In my childhood the Church arched high above everything. I was awed by its ceremonies. Years later I agreed completely with Pauline Kael when she said that the three greatest American directors of the 1970s — Scorsese, Altman and Coppola — had derived much of their artistic richness from having grown up in the pre-Vatican Two era of Latin, incense, mortal sins, indulgences, dire sufferings in hell, Gregorian chant, and so on.
The parish priest was the greatest man in the town. Our priest was Father J.W. McGinn, who was a good and kind man and not given to issuing fiery declarations from the pulpit. Of course, in Catholic grade school, I took the classes for altar boys. We learned by heart all the Latin of the Mass, and I believe I could serve Mass to this day. There was something satisfying about the sound of Latin.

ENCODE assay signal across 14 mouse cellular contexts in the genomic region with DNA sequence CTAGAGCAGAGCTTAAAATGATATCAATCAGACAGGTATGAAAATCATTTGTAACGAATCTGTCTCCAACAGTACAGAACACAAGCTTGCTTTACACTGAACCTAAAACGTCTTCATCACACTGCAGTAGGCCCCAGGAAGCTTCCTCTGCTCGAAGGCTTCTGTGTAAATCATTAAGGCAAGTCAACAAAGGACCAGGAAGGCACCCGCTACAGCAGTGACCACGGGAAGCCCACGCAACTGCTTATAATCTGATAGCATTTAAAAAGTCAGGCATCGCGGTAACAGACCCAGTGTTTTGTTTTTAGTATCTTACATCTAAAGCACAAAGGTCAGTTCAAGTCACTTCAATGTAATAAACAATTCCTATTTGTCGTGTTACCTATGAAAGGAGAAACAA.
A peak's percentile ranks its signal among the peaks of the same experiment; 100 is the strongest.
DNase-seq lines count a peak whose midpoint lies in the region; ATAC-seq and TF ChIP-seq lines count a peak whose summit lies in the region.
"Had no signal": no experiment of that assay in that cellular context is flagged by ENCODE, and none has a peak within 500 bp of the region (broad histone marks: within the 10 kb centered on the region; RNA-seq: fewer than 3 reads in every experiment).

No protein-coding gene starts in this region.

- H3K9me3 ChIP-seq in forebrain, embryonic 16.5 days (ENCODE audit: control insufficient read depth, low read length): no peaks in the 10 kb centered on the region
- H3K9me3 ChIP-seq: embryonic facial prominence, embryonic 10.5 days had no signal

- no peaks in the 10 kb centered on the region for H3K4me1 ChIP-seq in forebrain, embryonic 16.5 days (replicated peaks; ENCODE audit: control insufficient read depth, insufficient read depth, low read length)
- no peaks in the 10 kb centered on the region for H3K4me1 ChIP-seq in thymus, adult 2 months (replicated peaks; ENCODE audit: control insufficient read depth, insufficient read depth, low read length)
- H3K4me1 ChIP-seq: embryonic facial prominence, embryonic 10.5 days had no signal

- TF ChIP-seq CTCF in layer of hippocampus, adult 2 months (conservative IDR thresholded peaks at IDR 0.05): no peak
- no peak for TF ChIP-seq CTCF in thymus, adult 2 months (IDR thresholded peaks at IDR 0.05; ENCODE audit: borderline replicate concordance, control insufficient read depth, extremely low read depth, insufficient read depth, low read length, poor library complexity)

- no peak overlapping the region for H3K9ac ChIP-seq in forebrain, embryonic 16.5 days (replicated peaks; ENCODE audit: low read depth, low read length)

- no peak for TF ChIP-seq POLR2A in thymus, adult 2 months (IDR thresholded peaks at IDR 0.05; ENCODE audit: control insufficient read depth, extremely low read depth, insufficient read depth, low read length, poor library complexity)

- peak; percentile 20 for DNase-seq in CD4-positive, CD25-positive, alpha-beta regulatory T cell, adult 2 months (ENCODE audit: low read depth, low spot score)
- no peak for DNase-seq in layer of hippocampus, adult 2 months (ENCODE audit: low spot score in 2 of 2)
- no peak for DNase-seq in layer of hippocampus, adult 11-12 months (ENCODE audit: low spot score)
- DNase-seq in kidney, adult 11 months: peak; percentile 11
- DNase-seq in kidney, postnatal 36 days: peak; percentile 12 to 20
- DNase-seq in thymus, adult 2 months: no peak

Introibo ad altare Dei.
Ad Deum qui laitificat juventutem meum.
“I will go to the altar of God. The God who gives joy to my youth.” There was a “thunk” to the syllables, measured and confident, said aloud the way they looked …
You could go anywhere in the world and the Mass would sound the same, we were told, and the priests could all speak with one another in Latin. The dissolution of that practice at Vatican Two was the end of something that had survived for nearly two millennia. I loved the idea of Latin. I loved the hymns, especially Tantum Ergo, the solemn song at the Consecration of the Eucharist, which had been written by Thomas Aquinas.